In a large heavy saucepan over medium-high heat, add cream and garlic cloves; bring just to a boil, lower heat to medium, and cook, stirring constantly to prevent scorching or boiling over, approximately 15 minutes or until the cream has thickened and reduced by half (approximately 1 cup). Remove from heat and let cool slightly.

In another saucepan, melt the butter (or olive oil). Mash anchovies with a fork and add to butter, along with cayenne pepper and parsley; cook until the anchovies dissolves into a paste, about 5 minutes.

Put the reduced cream, garlic cloves, and anchovy mixture into a blender and purée until the mixture is very smooth. (The recipe may be made ahead to this point.)

In a saucepan, reheat the Bagna Cauda at a very slow simmer, stirring constantly, but do not let it boil.

Serve in warming dish over candle (a fondue pot works well). If sauce begins to separate while standing, a few turns with a whisk will bring it back together. Sauce may be made ahead and kept refrigerated in covered jar. To re-warm, place jar in cold water in a pan and gently raise the heat until mixture is liquid again.

Dip vegetables into the Bagna Cauda (a fondue-style fork will help), holding a piece of bread under the vegetable after dipping. After dipping a few pieces, the bread will be fragrant with oil and delicious to eat.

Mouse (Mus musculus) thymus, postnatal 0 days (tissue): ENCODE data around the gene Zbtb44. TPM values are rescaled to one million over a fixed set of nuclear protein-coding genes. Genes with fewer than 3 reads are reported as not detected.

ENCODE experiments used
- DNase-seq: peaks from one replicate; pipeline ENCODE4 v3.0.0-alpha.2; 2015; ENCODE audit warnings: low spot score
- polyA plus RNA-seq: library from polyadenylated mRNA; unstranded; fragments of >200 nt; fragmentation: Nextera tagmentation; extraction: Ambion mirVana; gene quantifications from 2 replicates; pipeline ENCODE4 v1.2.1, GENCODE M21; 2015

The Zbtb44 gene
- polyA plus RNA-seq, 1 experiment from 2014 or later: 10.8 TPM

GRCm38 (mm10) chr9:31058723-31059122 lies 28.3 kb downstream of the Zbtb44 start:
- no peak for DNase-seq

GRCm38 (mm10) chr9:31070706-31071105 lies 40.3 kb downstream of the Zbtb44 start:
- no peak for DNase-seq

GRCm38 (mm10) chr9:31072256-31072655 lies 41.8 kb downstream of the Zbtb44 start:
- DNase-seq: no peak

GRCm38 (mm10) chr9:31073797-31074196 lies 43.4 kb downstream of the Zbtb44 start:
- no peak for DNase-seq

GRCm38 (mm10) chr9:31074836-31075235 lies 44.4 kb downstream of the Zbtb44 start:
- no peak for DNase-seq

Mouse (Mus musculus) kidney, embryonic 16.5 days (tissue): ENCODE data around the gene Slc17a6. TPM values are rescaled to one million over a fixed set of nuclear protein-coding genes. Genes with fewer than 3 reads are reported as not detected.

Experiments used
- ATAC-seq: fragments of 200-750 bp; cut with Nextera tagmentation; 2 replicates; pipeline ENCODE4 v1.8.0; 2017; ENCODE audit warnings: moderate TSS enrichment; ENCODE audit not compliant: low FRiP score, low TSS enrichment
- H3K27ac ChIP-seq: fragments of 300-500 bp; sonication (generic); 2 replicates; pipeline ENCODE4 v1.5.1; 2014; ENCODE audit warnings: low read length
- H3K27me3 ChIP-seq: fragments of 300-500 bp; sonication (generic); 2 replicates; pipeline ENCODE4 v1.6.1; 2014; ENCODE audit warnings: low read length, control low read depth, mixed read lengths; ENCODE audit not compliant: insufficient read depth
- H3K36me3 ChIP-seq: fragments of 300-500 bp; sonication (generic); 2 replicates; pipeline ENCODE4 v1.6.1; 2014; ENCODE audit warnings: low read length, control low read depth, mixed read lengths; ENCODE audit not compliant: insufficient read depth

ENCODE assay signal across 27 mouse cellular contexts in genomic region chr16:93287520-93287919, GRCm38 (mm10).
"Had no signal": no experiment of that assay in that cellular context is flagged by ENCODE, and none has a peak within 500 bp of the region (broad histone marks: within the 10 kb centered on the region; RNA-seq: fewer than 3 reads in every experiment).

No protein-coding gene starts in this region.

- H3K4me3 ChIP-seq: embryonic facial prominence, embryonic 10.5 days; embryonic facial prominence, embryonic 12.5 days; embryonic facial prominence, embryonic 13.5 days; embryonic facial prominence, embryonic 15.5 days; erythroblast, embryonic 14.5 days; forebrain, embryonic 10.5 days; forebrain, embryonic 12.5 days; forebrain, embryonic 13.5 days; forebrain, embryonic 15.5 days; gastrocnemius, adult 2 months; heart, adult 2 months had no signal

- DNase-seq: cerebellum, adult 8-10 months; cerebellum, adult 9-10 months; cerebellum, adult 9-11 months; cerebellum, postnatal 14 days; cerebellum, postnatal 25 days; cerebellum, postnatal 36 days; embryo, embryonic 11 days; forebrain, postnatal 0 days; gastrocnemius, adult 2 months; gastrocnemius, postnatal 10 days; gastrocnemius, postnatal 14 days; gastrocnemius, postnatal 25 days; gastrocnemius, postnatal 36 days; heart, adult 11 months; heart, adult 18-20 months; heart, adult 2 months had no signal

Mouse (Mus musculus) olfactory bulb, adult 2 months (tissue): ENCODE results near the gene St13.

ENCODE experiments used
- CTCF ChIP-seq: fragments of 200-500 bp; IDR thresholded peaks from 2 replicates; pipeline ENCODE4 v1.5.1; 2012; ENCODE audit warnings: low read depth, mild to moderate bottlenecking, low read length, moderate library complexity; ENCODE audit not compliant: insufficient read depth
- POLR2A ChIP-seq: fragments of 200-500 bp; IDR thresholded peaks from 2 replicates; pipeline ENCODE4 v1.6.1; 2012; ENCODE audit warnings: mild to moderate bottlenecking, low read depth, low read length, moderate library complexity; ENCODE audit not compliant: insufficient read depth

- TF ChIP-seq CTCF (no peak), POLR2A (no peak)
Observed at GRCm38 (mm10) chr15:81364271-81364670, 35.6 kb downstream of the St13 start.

Makes 6 to 8 servings (1 1/2 cups).

Suggested Vegetables:
Belgian endive
Bell peppers (red and yellow)
Carrot sticks
Cauliflower florets
Celery sticks
Cherry tomatoes
Cucumber, peeled
Fennel bulb
Scallions(green onions)
Small whole mushrooms
Zucchini, peeled

- Skinny 6-23-2013 9:40 pm [link] [1 comment]

i guess this is a thing.

- dave 6-19-2013 8:05 pm [link] [add a comment]

mmmmm, biscuits.

- dave 6-17-2013 1:37 am [link] [add a comment]

charted cheese wheel

- bill 6-06-2013 12:44 pm [link] [add a comment]

eat wild

- bill 6-05-2013 1:41 pm [link] [1 comment]

An ancient limestone platform dating back to 425 B.C is the oldest wine press ever discovered on French soil.

- dave 6-03-2013 8:29 pm [link] [add a comment]

In a rare culinary outing we went to Atera on Wednesday night. One of the best meals of my life. Not counting meals memorable for reasons beyond the food (Skinny's 71 Clinton NYE party, etc...) this was probably top 3 along with Mugaritz and I can't even think of another to put in that class.

Very small room. Open kitchen with surrounding bar seating, and then just one other table (we had the table.) Just a single prie fixe menu. No choices, no substituions. The food is highly inventive, but not in a crazy sci-fi way (not that there's anything wrong with that style.) Great ingredients paired in unexpected ways with a lot of thought obviously going into both flavor and texture combinations. Each course was a real delight. Started with 10 rapid fire "snacks", followed by three small sort of appetizer like dishes, followed by three slighly more substantial but still small entree like things, followed by a bunch of desserts including the entirely edible "egg" shown below. It was a ton of food, but not enough to make us feel bloated afterwards. I love this style of small plates. Sort of like ordering everything on a more tradional menu and then sharing, except you don't have to share!

Highly recommended.

Business Insider article on Atera.

- jim 5-31-2013 4:33 pm [link] [6 comments]

Vegetarianism explained.

- jim 5-31-2013 4:13 pm [link] [add a comment]